Again, the Berlin convention miscalculated with holding it in September last year, and the very next year it is back to June, based ENTIRELY on the weather and how soon it got dark. How did it take them one year to learn the lesson but the BJC keeps at it?
I hope that after the Catch this year and the EJC next year, people will finally learn, and the BJC can be a summer convention from now on. Or at least a late-May to late-Augst convention.
It is true the BJC fire show is consistently unbearable to watch, but I have never attributed that fact to the weather.
*Tries to donate a fiver to The Edge, for that comment*
*Finds out there's a minimum £10 donation*
It wasn't *that* funny. Cash at BJC do ya?
As others have said, you've hardly ever camped at a BJC so I don't think you're really qualified to comment. I've camped at BJCs since 1993 (Birmingham) with a few gaps and I've never felt particularly cold, been woken up by bad weather or had a leaky tent. It has *been* cold, I agree, but with decent clothing and a good sleeping bag that's not a problem. Yes, it can be cold & wet outside but I've also sat outside on the grass in a T-shirt some years. In fact the one time I've been flooded out was at EJC Ptuj (which was the very definition of wet and cold and miserable).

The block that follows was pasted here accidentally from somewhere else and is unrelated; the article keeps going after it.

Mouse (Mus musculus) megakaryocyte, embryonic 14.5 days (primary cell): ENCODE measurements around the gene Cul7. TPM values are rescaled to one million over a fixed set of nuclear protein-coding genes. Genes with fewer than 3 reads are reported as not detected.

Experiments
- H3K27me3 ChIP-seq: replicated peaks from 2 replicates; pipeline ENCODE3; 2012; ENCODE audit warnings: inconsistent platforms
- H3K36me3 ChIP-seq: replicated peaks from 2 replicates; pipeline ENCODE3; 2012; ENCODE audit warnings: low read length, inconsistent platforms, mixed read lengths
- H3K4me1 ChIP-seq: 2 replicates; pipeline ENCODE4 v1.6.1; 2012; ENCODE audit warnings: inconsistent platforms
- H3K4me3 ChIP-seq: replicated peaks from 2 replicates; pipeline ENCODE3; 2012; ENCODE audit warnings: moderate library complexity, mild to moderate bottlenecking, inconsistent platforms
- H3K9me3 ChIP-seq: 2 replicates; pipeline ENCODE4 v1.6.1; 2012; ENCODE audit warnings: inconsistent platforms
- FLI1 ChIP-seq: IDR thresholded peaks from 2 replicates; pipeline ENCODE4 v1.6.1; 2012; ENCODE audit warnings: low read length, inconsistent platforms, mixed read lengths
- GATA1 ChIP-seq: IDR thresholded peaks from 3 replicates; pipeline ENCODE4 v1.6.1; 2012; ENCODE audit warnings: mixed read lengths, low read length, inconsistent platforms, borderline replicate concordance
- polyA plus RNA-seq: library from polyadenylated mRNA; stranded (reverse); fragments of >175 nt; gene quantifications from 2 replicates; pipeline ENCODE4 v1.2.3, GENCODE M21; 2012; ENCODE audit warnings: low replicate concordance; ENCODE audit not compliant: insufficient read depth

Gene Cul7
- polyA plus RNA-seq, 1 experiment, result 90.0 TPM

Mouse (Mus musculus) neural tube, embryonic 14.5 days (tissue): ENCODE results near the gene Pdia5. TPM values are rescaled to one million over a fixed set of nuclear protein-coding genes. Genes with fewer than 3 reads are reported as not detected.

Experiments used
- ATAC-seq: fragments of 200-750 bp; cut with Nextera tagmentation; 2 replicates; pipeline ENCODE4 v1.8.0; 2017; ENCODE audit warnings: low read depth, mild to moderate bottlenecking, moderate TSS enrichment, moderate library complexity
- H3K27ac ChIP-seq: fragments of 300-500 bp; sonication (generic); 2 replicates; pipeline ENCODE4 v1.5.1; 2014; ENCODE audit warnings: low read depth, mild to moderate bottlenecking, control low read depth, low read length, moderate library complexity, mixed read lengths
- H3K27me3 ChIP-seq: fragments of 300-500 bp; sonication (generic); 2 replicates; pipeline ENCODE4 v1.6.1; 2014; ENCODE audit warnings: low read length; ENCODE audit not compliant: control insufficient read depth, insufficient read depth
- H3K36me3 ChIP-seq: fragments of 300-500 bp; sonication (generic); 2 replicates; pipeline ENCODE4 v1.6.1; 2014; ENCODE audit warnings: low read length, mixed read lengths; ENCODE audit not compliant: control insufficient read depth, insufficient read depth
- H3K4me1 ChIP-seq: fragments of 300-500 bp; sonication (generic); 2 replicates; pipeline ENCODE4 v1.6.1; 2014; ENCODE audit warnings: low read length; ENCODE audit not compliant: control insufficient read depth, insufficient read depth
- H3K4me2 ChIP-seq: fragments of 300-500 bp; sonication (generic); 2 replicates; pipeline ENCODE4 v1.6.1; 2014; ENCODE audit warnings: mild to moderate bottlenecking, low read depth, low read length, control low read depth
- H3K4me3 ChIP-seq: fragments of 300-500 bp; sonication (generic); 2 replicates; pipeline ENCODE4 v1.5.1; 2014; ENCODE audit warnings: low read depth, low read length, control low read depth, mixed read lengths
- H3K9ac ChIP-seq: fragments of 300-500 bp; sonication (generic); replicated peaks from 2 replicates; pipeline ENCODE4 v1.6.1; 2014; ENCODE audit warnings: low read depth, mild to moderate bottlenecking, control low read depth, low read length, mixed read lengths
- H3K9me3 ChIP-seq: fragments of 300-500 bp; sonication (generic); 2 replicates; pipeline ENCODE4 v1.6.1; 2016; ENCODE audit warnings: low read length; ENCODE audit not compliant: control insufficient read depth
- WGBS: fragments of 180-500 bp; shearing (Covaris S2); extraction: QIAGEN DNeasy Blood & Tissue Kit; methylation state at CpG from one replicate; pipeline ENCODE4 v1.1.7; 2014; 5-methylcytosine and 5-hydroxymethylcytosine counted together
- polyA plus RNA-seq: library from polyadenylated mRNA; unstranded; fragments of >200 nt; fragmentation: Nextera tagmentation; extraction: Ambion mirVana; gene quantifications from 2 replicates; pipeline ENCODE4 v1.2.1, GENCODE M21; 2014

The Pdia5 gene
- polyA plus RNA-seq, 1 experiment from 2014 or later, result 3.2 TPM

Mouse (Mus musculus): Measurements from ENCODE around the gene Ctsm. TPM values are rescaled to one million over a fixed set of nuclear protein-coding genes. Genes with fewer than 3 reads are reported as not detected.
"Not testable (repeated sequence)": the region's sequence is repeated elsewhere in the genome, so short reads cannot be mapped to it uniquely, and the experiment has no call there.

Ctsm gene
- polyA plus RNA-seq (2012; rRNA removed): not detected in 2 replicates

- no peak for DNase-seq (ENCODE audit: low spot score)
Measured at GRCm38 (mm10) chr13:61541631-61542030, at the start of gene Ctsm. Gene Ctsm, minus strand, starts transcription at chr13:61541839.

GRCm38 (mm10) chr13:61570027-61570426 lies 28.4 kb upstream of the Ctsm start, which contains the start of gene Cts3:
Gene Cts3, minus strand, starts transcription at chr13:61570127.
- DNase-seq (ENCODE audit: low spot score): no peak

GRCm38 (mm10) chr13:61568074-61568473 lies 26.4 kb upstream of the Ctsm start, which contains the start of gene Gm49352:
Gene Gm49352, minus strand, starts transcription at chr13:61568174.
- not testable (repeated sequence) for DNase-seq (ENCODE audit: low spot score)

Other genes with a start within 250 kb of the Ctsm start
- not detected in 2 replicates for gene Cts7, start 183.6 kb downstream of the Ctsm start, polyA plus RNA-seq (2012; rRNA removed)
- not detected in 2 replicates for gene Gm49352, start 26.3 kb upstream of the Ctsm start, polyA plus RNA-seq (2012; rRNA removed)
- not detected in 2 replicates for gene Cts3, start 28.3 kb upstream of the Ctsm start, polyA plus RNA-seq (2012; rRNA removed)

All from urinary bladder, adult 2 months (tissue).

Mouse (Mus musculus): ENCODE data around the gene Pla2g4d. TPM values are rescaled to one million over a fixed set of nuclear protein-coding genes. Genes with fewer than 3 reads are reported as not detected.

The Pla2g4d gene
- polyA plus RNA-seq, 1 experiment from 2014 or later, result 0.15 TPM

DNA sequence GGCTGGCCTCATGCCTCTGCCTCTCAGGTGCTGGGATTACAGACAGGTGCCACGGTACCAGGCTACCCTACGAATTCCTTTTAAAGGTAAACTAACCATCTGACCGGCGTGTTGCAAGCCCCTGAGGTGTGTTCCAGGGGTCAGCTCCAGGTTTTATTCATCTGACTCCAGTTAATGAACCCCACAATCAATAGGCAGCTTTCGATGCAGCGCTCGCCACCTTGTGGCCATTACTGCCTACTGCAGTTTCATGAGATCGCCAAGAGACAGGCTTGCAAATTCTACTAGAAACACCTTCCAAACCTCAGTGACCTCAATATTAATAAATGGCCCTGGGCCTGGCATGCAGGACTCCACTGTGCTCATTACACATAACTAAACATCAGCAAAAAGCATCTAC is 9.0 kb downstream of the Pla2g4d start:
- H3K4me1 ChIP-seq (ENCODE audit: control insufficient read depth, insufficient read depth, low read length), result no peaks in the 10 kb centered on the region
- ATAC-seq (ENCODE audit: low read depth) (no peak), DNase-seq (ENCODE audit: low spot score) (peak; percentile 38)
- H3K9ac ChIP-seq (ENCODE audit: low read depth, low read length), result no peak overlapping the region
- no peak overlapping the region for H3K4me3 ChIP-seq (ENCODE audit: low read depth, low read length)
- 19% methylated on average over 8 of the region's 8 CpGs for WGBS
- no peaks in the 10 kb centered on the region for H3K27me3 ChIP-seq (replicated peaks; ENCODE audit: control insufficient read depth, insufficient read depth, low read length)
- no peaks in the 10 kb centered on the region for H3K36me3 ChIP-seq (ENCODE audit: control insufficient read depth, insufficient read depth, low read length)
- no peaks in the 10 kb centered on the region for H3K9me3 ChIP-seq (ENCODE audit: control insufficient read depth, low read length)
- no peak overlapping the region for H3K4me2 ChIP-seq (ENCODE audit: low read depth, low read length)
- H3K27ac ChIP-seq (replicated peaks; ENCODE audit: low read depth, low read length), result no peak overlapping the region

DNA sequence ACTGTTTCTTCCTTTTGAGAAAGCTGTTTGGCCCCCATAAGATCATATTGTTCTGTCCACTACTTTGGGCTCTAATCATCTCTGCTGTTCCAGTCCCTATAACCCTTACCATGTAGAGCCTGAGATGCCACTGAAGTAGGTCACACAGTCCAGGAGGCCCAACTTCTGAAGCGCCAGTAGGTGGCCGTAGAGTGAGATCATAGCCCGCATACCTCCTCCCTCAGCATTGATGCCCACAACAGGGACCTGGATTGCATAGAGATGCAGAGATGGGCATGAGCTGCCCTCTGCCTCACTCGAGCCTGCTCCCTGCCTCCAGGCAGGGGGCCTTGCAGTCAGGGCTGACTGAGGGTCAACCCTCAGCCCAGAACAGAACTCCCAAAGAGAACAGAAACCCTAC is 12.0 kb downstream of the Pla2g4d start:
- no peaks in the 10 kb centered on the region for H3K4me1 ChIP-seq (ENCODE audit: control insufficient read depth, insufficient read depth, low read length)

Of course the BJC could be in the summer. It has been, in Norwich, after plans for the usual time fell through, as you said, and it was lovely and warm. It could be any time from late May (but don't you dare schedule it against Bungay, otherwise I shall be *really* scathing). It could be at Christmas. But someone has to stand up and volunteer to run it at that time and this bid has to be voted through at the business meeting - you know how this works. They'll then have to contend with competing with other festivals (including non-juggling ones), university exams and all the others things that may not have such impact in late March/early April/Easterish, availability of venues not in the Easter holidays and lots of other factors.